Encouraging myself

I am in charge of a lot. I manage more than I should. I supervise more than I want. I get called when things go wrong. I am called to clean up. I am also called to straighten up the wayward or the pickle someone gets themselves into. These and many other things about my new job used to be easier with my recently transferred supervisor and friend around. I miss him. I must be nuts, because honestly, my training ground for the above was put into play by him. He was a constant source for my cleanup and my angst. But what was great about him, what he excelled at, was checking in. His very act of coming to sit with me in my office, to listen, to walk through options, to encourage and to affirm was exactly that, encouraging. There is no one encouraging me in particular now. I miss knowing if I am doing good work. I miss a pat on the back. I miss his sitting self.

Why, I very nearly sunk deep into a full blown pity party for myself. Until I listened to Joel Osteen speak on encouraging ourselves. What a great and novel idea. I suppose maybe it’s not that new. I guess I might have noticed that others are capable of encouraging themselves….and I might have pointed a finger at them and declared them “full of themselves” as a result. Joel illustrated his point by telling about his encouragement file. He keeps all the good communications about him and to him together in a file, then pulls it out to read and reread. I started collecting right away. I am building my own file. I am building my own encouragements since I don’t have great encouragers around me. Not even my best friends. (I have two sweet and dear men in my life but neither of them encourage well. Bless their hearts.) And my new boss is swell, but we don’t know each other well enough yet. He has really no idea how to encourage me, in what way, or why.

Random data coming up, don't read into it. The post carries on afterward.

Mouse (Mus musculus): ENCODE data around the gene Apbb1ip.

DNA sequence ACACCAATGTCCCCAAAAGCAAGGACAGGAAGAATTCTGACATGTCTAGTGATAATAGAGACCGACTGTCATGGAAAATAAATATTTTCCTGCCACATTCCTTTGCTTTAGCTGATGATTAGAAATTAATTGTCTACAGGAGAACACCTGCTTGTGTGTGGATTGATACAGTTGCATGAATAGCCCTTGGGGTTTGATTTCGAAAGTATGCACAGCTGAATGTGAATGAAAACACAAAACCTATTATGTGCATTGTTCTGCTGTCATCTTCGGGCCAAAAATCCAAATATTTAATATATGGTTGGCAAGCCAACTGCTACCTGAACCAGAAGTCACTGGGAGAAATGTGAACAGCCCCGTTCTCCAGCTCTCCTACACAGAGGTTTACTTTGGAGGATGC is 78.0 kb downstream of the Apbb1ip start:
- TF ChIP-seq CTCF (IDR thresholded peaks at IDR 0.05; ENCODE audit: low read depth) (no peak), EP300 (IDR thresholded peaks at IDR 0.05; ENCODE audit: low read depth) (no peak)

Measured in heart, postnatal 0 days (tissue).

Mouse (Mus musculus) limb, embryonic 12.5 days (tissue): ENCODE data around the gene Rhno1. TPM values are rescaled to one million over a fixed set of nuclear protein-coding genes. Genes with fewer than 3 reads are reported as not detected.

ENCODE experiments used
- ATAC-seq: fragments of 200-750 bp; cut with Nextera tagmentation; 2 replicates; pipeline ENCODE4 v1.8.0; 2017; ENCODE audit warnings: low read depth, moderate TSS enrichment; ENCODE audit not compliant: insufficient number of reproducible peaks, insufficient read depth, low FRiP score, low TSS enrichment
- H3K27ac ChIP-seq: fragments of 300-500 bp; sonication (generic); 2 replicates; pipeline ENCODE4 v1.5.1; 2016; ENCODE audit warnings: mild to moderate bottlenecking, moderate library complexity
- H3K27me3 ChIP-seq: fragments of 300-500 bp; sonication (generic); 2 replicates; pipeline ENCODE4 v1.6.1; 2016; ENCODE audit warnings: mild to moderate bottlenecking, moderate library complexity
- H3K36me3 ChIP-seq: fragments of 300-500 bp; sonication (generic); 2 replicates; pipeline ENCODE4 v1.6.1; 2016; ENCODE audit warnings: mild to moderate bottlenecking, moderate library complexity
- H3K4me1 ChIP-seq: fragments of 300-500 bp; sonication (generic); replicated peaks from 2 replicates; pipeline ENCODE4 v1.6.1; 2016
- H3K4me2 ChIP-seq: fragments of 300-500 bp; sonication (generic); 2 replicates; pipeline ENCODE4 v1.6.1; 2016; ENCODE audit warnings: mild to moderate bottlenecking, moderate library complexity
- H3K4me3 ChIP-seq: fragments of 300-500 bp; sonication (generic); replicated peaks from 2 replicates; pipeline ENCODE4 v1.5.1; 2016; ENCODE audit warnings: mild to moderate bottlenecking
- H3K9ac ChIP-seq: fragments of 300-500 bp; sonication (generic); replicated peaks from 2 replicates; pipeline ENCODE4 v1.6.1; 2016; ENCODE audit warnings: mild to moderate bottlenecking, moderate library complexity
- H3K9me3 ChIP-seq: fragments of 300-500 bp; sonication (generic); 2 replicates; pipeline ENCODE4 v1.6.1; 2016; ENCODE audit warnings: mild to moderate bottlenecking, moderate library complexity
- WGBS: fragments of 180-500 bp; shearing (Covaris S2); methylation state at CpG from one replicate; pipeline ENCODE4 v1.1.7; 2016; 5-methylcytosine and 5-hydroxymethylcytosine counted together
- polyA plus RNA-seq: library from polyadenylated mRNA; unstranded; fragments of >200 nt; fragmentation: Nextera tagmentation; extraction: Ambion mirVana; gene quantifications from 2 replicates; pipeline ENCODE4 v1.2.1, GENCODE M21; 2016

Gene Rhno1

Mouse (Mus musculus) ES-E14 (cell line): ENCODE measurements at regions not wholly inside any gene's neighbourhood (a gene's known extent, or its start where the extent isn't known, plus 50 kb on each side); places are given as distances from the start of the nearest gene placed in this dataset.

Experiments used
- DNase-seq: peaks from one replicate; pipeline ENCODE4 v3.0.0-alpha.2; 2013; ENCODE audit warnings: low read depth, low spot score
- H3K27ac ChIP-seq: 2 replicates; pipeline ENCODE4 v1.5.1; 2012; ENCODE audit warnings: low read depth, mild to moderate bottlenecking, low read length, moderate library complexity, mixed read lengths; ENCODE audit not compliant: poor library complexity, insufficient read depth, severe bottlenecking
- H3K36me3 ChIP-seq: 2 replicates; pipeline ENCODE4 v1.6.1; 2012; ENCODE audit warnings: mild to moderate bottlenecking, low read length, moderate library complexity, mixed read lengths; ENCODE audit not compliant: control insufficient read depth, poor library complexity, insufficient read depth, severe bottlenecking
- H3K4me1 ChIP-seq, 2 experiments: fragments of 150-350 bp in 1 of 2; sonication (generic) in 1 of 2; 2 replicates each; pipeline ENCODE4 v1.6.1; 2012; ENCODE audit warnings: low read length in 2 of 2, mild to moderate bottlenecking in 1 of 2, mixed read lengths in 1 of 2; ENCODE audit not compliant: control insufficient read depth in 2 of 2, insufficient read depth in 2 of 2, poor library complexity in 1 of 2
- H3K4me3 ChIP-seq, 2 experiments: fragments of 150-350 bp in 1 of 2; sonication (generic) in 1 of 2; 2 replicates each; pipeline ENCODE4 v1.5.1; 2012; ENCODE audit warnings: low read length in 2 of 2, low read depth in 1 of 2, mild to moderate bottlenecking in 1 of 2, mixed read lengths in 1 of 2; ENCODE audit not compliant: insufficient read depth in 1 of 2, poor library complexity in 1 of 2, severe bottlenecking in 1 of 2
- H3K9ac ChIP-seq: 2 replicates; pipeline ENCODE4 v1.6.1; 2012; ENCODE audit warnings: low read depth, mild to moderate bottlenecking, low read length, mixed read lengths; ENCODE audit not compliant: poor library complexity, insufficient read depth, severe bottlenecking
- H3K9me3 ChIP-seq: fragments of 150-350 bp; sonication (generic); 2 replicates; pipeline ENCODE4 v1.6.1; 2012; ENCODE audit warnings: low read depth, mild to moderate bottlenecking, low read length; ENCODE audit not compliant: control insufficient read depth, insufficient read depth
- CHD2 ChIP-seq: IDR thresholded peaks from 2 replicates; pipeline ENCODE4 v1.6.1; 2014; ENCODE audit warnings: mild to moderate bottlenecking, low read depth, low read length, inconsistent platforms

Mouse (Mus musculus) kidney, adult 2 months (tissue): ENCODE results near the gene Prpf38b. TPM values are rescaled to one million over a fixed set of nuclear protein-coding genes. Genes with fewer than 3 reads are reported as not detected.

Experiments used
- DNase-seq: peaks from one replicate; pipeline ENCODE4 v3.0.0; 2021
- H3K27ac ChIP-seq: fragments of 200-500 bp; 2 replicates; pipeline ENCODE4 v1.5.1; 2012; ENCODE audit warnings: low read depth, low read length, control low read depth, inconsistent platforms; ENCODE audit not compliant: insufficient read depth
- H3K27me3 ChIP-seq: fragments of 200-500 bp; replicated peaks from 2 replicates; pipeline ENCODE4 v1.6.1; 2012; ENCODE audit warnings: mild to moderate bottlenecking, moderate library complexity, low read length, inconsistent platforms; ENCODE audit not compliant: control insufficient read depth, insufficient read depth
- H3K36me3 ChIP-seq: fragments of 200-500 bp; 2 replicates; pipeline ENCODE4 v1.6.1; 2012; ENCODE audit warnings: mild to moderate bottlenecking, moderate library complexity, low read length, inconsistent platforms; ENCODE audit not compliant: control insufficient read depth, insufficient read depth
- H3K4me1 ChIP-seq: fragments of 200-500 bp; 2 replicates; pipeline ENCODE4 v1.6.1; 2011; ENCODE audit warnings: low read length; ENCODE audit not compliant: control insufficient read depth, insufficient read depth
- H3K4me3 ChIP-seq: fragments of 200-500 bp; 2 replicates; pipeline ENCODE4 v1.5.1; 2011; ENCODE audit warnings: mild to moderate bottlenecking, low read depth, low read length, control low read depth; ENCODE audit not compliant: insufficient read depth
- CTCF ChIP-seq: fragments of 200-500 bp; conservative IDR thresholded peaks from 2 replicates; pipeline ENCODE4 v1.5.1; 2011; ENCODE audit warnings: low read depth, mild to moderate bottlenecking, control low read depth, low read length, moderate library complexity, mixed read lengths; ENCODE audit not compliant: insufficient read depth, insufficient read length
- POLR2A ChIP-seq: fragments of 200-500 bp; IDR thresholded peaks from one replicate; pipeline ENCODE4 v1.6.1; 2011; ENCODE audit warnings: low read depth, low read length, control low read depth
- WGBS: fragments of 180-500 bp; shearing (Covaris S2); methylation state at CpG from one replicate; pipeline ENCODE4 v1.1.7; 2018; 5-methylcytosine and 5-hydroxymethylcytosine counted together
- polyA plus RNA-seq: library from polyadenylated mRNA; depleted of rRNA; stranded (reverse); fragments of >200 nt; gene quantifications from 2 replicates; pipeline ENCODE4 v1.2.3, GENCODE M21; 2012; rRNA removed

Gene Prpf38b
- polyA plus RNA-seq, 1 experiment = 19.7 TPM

I guess I take inspiration from Philippeans 4. Some of my favorite verses

8 Finally, brothers, whatever is true, whatever is noble, whatever is right, whatever is pure, whatever is lovely, whatever is admirable—if anything is excellent or praiseworthy—think about such things. 9Whatever you have learned or received or heard from me, or seen in me—put it into practice. And the God of peace will be with you.

I think if I start listing the noble, the right, the pure, and the lovely and admirable, my list is long. I’ve managed a lot of forward motion. I have moved with authority and come along side those who need me to encourage them. And that is the real benefit of encouraging, being so with others.


About Robin Arnold

Reader, writer, gardener, geek, maker of homes in several states, now settled in Virginia with husband Bob, and Hazel and Wilson the tabby cats.
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